Walt Disney World is a pilgrimage site filled with utopian elements, craft, and whimsy. It’s a pedestrian’s world, where the streets are clean, the employees are friendly, and the trains run on time. All of its elements are themed, presented in a consistent architectural, decorative, horticultural, musical, even olfactory tone, with rides, shows, restaurants, scenery, and costumed characters coordinated to tell a consistent set of stories. It is beguiling and exasperating, a place of ambivalence and ambiguity. In Vinyl Leaves Professor Fjellman analyzes each ride and theater show of Walt Disney World and discusses the history, political economy, technical infrastructure, and urban planning of the area as well as its relationship with Metropolitan Orlando and the state of Florida.Vinyl Leaves argues that Disney, in pursuit of its own economic interests, acts as the muse for the allied transnational corporations that sponsor it as well as for the world of late capitalism, where the commodity form has colonized much of human life. With brilliant technological legerdemain, Disney puts visitors into cinematically structured stories in which pieces of American and world culture become ideological tokens in arguments in favor of commodification and techno-corporate control. Culture is construed as spirit, colonialism and entrepreneurial violence as exotic zaniness, and the Other as child.Exhaustion and cognitive overload lead visitors into the bliss of Commodity Zen—the characteristic state of postmodern life. While we were watching for Orwell, Huxley rode into town, bringing soma, cable, and charge cards—and wearing mouse ears. This book is the story of our commodity fairyland. ... Read more
Customer Reviews (12)
I think someone needs a hug.
This book is complete rubbish. It is a scathing indictment of our university system and an argument against tenor.If my son or daughter came home spewing this tripe I would pull them immediately.
I surmise that maybe his [author] darkest day was in 1989 when the Berlin Wall fell. In fact, the only praise I remember in the book was for the Chinese over some clever anti-Western words they used in their showcase film.I think he pines for "agrarian reformers" like Che (wink...wink).
The author is adamantly opposed to optimism (of any kind) and his main criticism of Disney comes from their inability to show history at its worst moments.I think he would be unsatisfied with a dark ride reliving the grimmest moments of US history.
My favorite trick of his is when he uses quotations around words like "free market".I think this is code to demonstrate to his smug friends his disdain for free enterprise and industry.He almost writes/types the words "nuclear family" angrily!
It is sad.He is sad.
Finally, you should never trust someone who writes about pop culture who places an AT-AT on Endor.
Nostalgic Descriptions of Early WDW, but lightweight 'scholarship'
Dr Fjellman probably spends at least 3/4 of his space describing attractions and environs at Walt Disney World, and less than 10% of his space offering any real scholarly analysis of the sociological impacts of WDW.It's hardly worth the price for the few pages of critique he offers, but if one is looking for a quasi-professorial description of WDW as it was 15 years ago - and especially of the first incarnation of EPCOT Center, this might be entertaining... or you could just read one of the early editions of "Steve Birnbaum Brings You the Best of Walt Disney World" - one of Fjellman's primary sources.Where I went to college, travel guides were hardly considered valid reference material!For a better study of Walt Disney's influence on American culture, spend your time and money on "The Magic Kingdom: Walt Disney and the American Way of Life" by Steven Watts; "Married to the Mouse" by Richard Folgesong about the relationship of Walt Disney and Company with Orlando, FL, is also an interesting read.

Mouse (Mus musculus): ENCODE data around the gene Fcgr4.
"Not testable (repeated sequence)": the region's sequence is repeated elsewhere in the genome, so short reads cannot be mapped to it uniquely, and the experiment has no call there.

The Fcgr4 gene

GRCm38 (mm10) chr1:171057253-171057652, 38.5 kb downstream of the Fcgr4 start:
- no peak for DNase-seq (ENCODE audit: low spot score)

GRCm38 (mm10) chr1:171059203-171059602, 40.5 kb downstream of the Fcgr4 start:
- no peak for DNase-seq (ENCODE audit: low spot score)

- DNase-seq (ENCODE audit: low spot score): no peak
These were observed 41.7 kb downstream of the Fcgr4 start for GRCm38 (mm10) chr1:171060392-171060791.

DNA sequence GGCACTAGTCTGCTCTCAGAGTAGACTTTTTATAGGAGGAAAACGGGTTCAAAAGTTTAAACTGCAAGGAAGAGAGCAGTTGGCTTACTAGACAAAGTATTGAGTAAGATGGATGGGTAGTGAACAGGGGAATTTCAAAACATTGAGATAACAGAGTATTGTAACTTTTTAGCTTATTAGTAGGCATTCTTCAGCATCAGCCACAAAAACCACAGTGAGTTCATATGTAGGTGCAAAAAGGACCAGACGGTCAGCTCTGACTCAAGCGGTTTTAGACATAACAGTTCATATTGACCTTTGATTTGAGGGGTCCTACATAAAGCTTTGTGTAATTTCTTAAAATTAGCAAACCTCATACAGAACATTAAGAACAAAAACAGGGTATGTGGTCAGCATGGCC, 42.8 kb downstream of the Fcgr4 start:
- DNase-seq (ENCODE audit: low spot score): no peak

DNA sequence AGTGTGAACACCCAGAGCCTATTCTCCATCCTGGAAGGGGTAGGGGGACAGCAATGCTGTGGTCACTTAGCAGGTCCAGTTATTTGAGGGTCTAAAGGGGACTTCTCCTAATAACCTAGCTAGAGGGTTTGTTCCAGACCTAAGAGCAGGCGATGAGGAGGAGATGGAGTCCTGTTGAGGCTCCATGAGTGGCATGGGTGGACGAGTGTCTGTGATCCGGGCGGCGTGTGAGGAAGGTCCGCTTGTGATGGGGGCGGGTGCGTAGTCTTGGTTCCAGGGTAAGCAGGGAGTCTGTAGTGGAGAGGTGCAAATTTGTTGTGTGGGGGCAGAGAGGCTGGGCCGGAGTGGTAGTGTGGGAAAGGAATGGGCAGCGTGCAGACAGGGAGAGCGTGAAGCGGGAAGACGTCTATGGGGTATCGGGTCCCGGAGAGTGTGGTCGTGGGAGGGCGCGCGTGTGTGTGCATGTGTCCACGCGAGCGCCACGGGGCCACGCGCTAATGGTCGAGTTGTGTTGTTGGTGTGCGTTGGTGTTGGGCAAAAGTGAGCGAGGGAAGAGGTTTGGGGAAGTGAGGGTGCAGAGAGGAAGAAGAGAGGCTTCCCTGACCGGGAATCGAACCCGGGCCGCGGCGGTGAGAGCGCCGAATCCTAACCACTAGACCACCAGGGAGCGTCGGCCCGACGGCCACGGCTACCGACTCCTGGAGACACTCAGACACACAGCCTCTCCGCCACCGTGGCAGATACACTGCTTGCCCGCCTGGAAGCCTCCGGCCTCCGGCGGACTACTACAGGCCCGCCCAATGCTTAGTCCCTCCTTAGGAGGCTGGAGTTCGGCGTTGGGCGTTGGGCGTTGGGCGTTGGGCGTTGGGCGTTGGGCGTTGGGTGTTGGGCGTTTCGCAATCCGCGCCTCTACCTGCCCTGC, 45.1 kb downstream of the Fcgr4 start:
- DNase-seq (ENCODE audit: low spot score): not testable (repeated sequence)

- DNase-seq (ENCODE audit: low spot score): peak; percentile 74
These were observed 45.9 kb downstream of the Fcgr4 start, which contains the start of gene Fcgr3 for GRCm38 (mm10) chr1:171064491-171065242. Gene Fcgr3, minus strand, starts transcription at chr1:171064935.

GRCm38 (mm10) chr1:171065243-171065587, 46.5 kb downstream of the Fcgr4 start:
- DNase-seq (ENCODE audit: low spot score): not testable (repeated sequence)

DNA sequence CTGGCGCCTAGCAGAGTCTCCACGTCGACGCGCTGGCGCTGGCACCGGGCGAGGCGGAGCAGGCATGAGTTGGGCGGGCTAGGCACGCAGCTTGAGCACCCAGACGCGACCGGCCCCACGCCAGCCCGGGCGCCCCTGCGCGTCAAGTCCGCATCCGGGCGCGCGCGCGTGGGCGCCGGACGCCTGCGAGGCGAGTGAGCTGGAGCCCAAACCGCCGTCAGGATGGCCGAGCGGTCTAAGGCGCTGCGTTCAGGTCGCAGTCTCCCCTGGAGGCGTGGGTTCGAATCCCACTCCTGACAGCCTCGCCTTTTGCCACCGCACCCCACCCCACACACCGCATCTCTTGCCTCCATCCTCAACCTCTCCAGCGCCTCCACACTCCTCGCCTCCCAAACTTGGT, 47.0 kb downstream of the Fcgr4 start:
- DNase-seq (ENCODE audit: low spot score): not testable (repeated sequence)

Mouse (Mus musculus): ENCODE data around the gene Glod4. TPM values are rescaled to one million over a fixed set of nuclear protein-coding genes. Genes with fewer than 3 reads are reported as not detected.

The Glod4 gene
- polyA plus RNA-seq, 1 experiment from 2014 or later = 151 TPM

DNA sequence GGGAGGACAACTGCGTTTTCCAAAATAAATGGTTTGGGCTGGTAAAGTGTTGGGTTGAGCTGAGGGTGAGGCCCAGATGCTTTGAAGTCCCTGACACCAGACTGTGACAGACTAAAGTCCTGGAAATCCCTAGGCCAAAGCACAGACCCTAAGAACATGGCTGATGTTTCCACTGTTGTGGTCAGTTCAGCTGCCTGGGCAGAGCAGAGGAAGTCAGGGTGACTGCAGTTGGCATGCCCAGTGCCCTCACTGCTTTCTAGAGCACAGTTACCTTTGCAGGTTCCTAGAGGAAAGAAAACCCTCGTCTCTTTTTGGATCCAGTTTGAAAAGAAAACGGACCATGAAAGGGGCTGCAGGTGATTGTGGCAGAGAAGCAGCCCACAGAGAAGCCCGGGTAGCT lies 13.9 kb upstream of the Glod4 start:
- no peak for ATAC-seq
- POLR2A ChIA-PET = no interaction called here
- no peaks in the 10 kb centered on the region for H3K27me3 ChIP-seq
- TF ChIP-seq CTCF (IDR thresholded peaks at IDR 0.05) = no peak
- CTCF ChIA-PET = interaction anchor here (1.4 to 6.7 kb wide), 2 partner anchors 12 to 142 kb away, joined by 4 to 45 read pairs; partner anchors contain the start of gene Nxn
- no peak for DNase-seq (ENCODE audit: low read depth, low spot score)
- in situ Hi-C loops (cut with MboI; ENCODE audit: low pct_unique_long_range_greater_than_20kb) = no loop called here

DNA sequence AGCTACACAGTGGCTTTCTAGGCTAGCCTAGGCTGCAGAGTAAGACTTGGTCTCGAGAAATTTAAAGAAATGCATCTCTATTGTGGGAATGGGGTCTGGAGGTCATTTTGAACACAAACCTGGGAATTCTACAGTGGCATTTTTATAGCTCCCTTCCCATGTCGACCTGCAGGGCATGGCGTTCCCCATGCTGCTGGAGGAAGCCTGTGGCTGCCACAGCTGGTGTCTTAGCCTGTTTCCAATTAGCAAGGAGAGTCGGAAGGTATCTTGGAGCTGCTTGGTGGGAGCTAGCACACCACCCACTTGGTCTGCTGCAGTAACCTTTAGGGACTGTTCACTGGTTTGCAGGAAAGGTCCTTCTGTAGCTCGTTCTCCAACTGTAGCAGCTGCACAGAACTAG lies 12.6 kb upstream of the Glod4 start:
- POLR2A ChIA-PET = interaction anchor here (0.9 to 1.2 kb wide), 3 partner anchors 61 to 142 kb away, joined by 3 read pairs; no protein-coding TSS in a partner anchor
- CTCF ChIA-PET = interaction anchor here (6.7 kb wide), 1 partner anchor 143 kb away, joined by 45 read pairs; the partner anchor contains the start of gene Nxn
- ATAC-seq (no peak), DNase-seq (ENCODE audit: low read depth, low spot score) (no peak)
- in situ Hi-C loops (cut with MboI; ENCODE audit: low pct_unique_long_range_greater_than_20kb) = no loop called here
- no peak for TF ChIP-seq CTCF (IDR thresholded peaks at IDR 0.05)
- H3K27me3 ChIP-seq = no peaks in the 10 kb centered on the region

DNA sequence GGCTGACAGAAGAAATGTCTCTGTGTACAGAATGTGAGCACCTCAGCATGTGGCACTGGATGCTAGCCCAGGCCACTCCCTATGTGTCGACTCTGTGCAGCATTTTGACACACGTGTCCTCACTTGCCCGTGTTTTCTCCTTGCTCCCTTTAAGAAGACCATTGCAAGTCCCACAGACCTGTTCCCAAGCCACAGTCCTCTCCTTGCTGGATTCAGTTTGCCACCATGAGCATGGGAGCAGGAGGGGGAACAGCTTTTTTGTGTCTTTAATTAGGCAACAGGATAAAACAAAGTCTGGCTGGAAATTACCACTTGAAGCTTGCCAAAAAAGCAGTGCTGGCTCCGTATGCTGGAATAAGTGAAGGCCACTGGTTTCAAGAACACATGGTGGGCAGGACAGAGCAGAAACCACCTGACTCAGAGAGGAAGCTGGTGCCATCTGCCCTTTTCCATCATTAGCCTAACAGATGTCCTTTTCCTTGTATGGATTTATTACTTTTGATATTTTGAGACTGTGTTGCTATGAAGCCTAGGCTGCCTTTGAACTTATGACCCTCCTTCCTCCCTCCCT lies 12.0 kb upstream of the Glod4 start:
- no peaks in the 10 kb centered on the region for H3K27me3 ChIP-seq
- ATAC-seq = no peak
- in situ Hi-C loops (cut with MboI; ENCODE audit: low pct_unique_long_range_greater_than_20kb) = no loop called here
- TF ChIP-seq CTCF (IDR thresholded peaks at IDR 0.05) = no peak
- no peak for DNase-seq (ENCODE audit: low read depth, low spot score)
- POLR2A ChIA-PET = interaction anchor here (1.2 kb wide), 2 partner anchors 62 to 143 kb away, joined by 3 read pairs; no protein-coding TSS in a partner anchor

A Mickey Mouse Book About Walt Disney World
I'm surprised to read that the "scholarly" Fjellman doesn't perpetuate the old chestnut about Walt being cryogenically frozen. As it is, he has his readers believing this ridiculous story about Walt making a series of films to be shown after his death to guide the company after he's gone.
This is a respected author?My God, where are his sources?Hopefully if he comes out with a second edition, he'll correct such glaring errors as these.
Still THE scholarly standard...
I keep hoping that Fjellman will update his seminal book to encompass all that has happened in the last ten years; I'll be the first in line when he does. I wrote my MA thesis at NYU on Disney using Fjellman as a prime source, and have used various chapters from Fjellman's book to teach graduate classes in museum studies, design, and architecture. Students in many fields find a lot to think about, discuss, debate, and apply to their thinking.
Witty, engaging, balanced, factually accurate, yet still with a point of view... a great book all around. Other reviewers who complain about the writing level, or some of the more obscure academic theorizing, are missing the point. For a truly academic piece of literature, it is written in incredibly accessible, engaging, and clear style. Highly recommended.
Great imagineer and business model info
This is not a tell all/behind-the-scenes gossip book. It reads like a business venture case file with some interesting bits of Disney design and innovation thrown in. The author gives equal wonderment to the imagineers' genius as to the company's business decisions.
Also, this book was the catalyst for a to take a side trip to Celebration, Florida after our last Disney vacation in Dec 2001. The book peaked our curiosity to see Walt's real/intended version for a prototype community of the future.
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